It doesn't need to be perfect and in fact at this point I don't want it to be perfect because I want you to be able to see how you can still edit the path even after you've added type to it. So I have defined the path here. It's an open path and I'll go ahead now and I will switch to the Type tool. Note by the way that if you press and hold your mouse button down here, you could reveal additional type tools, for example something here called the Type on a Path tool. However we are not going to specifically use that tool because I think that as you are working, it's a little bit silly to have to continuously jump between different text tools.

By learning a few keyboard modifier keys, we could stick to just using one type tool inside of Illustrator and we'll become that much more efficient. In the current state right now, if I were to click somewhere I would be defining a new text object. If I click once with the mouse, I will create a point text object and if I click and drag with the mouse, I'll be drawing a shape that defines an area text object. If you move your cursor onto any other kind of the path, in this case here an open path, you'll see that the cursor changes directly to the Type on a Path tool. This wouldn't be the case by the way if I moved over to a closed path.

We will deal with that in the next movie but for now if I want to define a type on a path object, all I need to do is just click once on this path. At this point right now Illustrator actually removes the stroke attribute from the path, assuming that I don't want to see the stroke, I just want to see some text. and I now see a blinking insertion point on the path itself. I can now start to add some text. So I will type in Bermuda Buttercup. I can make my text little bit bigger by pressing Command+A to select all my text and then I will use the keyboard shortcuts Command+Shift+> to actually increase the point size.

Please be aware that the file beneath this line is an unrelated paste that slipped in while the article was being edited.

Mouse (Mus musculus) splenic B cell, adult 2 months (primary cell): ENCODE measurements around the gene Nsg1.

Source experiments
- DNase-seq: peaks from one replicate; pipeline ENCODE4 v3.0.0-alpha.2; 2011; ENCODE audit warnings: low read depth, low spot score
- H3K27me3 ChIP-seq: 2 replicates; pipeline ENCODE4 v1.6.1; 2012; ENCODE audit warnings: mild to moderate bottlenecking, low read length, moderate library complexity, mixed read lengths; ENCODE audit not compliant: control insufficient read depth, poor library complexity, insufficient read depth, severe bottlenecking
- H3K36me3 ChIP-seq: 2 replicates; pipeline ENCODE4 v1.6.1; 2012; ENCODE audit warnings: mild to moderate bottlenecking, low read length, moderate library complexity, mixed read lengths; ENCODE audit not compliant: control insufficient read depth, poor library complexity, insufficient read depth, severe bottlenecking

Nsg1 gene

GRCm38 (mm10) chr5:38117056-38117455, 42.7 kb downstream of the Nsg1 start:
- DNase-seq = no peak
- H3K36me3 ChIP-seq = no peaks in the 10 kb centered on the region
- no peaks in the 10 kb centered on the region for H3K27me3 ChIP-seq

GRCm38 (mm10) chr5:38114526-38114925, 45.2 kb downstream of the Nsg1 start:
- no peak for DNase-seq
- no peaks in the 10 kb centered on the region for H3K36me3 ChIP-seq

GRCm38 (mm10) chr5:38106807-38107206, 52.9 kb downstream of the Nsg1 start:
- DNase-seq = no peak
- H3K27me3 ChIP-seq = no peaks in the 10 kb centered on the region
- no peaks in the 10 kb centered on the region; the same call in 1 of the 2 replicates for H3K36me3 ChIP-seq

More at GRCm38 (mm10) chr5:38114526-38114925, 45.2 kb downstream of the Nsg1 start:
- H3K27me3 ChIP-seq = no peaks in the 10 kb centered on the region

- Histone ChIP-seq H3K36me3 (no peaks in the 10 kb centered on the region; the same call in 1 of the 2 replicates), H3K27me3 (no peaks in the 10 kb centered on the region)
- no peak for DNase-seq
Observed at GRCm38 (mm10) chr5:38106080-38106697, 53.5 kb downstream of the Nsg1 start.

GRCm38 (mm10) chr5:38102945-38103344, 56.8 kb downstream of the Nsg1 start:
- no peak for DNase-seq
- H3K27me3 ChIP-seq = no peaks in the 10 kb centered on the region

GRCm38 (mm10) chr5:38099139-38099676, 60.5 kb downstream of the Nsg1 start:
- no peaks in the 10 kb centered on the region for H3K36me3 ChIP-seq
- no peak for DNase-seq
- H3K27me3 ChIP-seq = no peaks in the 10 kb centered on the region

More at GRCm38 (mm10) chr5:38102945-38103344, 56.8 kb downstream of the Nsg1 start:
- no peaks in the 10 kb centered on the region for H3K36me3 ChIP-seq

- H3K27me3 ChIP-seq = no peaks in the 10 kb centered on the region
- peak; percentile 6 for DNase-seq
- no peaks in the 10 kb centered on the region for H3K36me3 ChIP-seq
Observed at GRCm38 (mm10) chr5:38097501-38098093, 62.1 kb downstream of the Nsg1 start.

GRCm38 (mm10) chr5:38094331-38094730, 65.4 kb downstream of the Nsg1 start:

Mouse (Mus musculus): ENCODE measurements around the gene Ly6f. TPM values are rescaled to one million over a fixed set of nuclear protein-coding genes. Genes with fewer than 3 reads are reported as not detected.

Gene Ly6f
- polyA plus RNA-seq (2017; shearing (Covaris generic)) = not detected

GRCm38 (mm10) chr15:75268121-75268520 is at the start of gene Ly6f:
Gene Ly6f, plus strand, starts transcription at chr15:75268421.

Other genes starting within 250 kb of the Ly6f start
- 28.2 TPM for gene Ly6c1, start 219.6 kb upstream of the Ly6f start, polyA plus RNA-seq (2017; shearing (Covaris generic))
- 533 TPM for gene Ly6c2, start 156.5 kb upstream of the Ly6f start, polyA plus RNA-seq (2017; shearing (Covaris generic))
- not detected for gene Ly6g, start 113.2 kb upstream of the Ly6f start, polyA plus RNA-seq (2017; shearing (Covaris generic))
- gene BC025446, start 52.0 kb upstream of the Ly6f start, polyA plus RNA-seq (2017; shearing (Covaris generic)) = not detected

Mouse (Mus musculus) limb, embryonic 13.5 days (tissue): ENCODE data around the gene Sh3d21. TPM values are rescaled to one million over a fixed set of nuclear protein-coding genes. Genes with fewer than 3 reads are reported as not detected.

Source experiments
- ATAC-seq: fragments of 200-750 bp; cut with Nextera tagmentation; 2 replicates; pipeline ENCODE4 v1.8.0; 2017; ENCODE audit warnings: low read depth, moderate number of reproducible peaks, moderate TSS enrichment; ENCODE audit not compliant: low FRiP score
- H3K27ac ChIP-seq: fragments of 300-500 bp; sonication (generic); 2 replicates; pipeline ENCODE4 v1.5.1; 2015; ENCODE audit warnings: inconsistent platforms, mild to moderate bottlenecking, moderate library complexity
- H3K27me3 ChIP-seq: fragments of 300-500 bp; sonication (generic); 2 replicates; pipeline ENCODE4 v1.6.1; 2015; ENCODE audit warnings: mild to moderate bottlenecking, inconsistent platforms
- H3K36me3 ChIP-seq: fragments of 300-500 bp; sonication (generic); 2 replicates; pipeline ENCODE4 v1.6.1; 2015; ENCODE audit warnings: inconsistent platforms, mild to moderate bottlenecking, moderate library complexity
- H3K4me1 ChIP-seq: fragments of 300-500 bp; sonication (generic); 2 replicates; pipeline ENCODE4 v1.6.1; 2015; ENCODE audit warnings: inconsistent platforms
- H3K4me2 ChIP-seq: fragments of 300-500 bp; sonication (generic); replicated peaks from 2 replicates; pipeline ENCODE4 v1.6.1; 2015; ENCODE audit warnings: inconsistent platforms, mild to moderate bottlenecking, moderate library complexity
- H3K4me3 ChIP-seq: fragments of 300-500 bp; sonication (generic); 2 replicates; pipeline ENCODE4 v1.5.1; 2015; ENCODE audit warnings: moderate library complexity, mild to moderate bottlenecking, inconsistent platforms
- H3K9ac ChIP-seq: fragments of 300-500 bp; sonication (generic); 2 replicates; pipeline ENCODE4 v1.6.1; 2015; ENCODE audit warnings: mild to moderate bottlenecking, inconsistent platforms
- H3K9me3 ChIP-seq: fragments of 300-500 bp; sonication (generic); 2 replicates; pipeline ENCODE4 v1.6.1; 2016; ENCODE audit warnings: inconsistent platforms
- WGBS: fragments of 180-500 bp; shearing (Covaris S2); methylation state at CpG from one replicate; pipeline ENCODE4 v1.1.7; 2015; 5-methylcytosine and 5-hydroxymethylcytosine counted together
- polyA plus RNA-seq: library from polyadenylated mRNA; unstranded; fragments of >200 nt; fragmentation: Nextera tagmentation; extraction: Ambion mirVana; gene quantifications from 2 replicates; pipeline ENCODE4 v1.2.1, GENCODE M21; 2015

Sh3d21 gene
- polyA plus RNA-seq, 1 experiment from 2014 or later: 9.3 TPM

Now, I mentioned earlier that working with type on a path is very similar to working with area text and let me explain why. I'm going to switch now to my Direct Selection tool and you could see now that I have several user interface elements that appear on this object. Besides the path itself and the anchor points that I created in order to define that path, I now have a line that appears over here, a line that appears over here and one in the middle as well. I also have two boxes. If you remember what it was like working with area text objects and I'll go ahead now and I will click over here to select one of them, you'll see now that the bounds of the path itself define where the text falls inside of it and I also have the in and the out ports.

Let's go back to our path in a text object now and I'll click on the text itself so I can now see these user interface elements. The lines that I see on the far left and on the far right actually establish a boundary from where that text can flow inside of it. It's the same thing as actual rectangle that I may have used when creating an area text object. To describe what I mean, if I were to now actually click on this line right here and drag to the left, you'll see that Illustrator no longer has room to display the word Buttercup. Even though the path is definitely long enough to show that word, I've only told Illustrator that I want text to appear within this point, and this point on that path.